Nathan Johnson
Pyongyang, North Korea, September 2013

It’s an eerie feeling arriving at Pyongyang International Airport. Yours is the only plane on the tarmac. The terminal looks more like a large community hall. Soldiers line the side wall, watching the crowd wait for their baggage to arrive. Foolishly, you have brought no carry-on bags and can only hope your checked luggage is also on the plane from Beijing – it is. You pass through customs and, after a security guard confiscates your mobile phone for several minutes, you’re allowed to proceed.

A minivan is waiting outside to take your tour group to the capital. Turning onto the highway you see uniformed soldiers walking in groups beside the road. These are your first glimpses of North Korea; you take out your camera and snap a few photos. One of your tour guides notices you.

“You are not allowed to take photographs of soldiers!” she says sternly. You lower your camera and decide it would be wise to be more discreet.

It’s election day back home, but here long lines of people at bus stops replace voters’ queues. The buses are full to overflowing. Other commuters get about by bicycle or on foot. People dress in dark colours – blues, greys, black. There is no advertising to be seen; indeed, little sign of consumerism. A new world opens up as your minivan escorts your tour group into Pyongyang.

Welcome to your life
There’s no turning back

Drab socialist-style apartment blocks abound in the city, much as you had expected. At night Pyongyang is cloaked in darkness – only the large propaganda billboards and the gold statues of the Great and Dear Leader are lit up. You would love to explore the city alone, but that would be both silly and selfish and land your kind tour guides in trouble.

In the evenings your group is confined to your hotel. You have few entertainment options, but the hotel karaoke lounge is open, empty and even has Western songs. You look through the song list and make your selection. It’s only later – in fact, after you’ve left the country – that you realise the irony of opting to sing Everybody Wants To Rule The World in North Korea.

The ‘hermit kingdom’ is often lambasted in the Western media amid images of goose-stepping soldiers, reports of nuclear tests and newsreaders trumpeting the exploits of the Supreme Leader, Kim Jong-Un.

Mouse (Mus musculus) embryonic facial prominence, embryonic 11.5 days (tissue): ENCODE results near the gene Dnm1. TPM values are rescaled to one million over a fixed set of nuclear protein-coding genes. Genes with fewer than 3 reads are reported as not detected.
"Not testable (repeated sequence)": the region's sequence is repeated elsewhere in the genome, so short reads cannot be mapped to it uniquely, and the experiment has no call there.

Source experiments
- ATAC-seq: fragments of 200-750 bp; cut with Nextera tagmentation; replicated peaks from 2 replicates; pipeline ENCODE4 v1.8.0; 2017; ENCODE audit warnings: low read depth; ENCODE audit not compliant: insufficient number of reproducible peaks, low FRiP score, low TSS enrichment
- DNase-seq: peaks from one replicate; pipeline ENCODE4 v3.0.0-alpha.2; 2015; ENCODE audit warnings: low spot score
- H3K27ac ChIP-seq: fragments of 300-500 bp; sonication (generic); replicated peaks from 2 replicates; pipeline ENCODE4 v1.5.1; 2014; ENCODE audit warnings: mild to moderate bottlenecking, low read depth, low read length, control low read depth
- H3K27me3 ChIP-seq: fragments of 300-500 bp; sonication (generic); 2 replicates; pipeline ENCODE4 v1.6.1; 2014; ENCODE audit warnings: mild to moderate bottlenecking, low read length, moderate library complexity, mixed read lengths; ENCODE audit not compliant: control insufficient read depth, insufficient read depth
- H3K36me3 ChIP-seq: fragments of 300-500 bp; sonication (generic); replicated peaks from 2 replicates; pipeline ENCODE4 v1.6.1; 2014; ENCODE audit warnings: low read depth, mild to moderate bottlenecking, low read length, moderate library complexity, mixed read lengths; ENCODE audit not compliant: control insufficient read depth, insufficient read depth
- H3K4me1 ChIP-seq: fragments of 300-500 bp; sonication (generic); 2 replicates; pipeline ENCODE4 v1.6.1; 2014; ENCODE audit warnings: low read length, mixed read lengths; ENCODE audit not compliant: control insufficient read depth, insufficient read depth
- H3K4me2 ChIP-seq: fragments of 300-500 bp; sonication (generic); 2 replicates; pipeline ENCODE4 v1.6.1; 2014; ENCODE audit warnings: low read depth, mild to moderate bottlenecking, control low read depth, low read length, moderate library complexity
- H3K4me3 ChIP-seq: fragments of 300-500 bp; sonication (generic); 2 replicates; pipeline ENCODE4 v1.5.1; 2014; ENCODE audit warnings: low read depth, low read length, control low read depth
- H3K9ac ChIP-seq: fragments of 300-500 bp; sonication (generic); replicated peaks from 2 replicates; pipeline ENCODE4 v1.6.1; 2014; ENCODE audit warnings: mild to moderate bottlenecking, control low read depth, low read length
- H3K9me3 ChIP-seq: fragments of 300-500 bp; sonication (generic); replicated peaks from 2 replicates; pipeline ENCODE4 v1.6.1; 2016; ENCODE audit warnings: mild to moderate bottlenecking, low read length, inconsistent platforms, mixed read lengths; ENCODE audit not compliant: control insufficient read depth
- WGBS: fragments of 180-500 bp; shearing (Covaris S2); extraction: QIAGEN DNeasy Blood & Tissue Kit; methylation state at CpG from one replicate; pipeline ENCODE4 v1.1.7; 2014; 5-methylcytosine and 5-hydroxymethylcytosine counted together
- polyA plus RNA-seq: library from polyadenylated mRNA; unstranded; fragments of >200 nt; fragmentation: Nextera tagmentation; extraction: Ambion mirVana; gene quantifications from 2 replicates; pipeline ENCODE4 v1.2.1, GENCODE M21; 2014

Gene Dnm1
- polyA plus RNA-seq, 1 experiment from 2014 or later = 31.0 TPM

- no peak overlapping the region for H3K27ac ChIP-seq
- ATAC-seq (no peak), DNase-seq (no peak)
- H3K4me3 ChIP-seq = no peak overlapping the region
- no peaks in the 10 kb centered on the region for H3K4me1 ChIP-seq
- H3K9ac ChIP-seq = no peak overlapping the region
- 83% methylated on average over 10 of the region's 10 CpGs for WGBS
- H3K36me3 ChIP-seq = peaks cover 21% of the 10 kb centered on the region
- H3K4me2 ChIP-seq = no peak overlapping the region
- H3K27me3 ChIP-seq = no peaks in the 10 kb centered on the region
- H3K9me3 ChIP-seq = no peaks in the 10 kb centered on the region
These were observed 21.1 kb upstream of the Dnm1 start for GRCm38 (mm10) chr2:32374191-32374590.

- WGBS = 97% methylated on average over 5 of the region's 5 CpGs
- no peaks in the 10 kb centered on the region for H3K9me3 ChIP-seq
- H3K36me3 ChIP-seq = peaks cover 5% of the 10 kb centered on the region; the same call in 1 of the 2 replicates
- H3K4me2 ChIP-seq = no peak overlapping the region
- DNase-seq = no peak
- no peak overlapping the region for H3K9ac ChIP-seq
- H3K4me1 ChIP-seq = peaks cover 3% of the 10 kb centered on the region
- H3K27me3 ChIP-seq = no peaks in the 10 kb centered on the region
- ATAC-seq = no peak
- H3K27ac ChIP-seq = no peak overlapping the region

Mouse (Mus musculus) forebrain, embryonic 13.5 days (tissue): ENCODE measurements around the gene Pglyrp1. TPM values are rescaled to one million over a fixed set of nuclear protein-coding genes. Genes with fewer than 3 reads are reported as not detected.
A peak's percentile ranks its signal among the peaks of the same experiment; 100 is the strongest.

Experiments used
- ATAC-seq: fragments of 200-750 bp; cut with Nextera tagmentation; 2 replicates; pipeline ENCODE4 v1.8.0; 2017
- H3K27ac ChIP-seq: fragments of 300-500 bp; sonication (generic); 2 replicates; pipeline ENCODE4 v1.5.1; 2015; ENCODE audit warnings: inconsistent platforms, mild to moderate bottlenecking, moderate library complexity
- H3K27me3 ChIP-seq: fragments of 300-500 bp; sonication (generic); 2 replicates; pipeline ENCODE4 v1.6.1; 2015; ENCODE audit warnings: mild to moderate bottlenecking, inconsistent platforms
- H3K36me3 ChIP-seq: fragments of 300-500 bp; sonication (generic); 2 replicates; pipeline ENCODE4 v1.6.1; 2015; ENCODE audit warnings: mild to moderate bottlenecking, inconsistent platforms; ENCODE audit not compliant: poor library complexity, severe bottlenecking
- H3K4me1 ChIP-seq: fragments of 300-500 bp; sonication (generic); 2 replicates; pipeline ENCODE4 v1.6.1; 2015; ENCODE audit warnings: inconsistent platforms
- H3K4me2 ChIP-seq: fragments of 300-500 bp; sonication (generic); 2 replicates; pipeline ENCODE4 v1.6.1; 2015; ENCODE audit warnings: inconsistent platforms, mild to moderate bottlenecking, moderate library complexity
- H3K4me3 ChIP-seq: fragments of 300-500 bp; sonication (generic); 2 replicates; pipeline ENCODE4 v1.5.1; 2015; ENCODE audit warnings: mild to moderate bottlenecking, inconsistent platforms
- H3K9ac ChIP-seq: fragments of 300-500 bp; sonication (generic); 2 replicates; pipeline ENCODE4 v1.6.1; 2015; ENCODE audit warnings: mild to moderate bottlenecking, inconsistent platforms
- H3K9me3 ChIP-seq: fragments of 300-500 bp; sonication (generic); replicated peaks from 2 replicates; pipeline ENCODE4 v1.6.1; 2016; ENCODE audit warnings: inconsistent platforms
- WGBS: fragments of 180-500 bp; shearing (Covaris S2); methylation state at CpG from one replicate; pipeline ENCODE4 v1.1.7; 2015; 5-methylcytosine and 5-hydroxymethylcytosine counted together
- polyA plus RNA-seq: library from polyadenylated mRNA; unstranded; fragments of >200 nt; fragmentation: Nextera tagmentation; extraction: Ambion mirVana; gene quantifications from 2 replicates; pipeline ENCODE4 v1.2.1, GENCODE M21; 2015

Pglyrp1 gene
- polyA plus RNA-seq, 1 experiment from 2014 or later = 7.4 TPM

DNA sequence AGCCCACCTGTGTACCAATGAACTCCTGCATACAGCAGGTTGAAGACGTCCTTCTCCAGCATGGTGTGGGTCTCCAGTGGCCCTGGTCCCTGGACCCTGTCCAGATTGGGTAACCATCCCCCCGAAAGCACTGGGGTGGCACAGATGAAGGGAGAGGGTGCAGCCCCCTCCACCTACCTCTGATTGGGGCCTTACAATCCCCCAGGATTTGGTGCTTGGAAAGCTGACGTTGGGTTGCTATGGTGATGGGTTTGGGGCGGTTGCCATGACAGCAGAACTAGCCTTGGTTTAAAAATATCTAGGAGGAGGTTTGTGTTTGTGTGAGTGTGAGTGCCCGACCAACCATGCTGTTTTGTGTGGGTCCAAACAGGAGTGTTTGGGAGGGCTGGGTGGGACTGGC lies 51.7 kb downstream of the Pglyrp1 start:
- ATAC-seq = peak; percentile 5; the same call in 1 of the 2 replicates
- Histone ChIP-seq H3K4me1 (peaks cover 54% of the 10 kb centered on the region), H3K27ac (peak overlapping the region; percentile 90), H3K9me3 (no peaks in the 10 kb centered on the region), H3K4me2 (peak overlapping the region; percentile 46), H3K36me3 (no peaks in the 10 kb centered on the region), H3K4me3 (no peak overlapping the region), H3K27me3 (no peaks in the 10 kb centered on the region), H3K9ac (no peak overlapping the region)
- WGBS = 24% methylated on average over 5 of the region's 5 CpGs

Even while we sleep
We will find you

In North Korea you see signs of poverty and hardship: poor quality roads, few private cars, men arduously demolishing large buildings with pickaxes, and people being transported on the backs of small trucks with crude engines that spit black smoke into the sky.

But that warm September you also find a beautiful country of steep mountains and flourishing corn fields. You witness the spectacular Mass Games in Pyongyang’s Rungrado 1st of May Stadium and a National Day parade showing off the regime’s military hardware. You watch young men and women clad in traditional costume, dancing in large circles to local music on the streets of Wonsan. It’s a reassuring sign that the enjoyment of music is universal. Back in your hotel you sing with gusto, struggling with the high notes as usual, but appreciating the simplicity of such a superbly-structured pop song.

You spend a week in North Korea. It’s a fascinating place to see and experience, but when your tour ends you’re ready to leave. You feel like you’ve been sucked into a black hole – the whole time you’ve heard no news of the outside world. In such an interconnected world, it’s strange there are still places like this. You only discover the election result when one of your fellow tourists reclaims mobile phone coverage as you’re recrossing the border.

Help me make the most of freedom and of pleasure
Nothing ever lasts forever
Everybody wants to rule the world.

Back in China you’re once again able to enjoy the simple pleasure of walking unchaperoned down the street. In the years that follow you reflect on your experiences in North Korea. Singing the Tears For Fears classic in a Pyongyang hotel remains a vivid memory. But while Mr Abbott ruled Australia for a short time, and though Mr Kim continues to rule North Korea, and while nobody has ever ruled the world, all of us can be thankful for wonderful music.


Nathan is a public servant who'd rather write novels and short stories. He has self-published three books. He writes, runs, reads and resides in Canberra.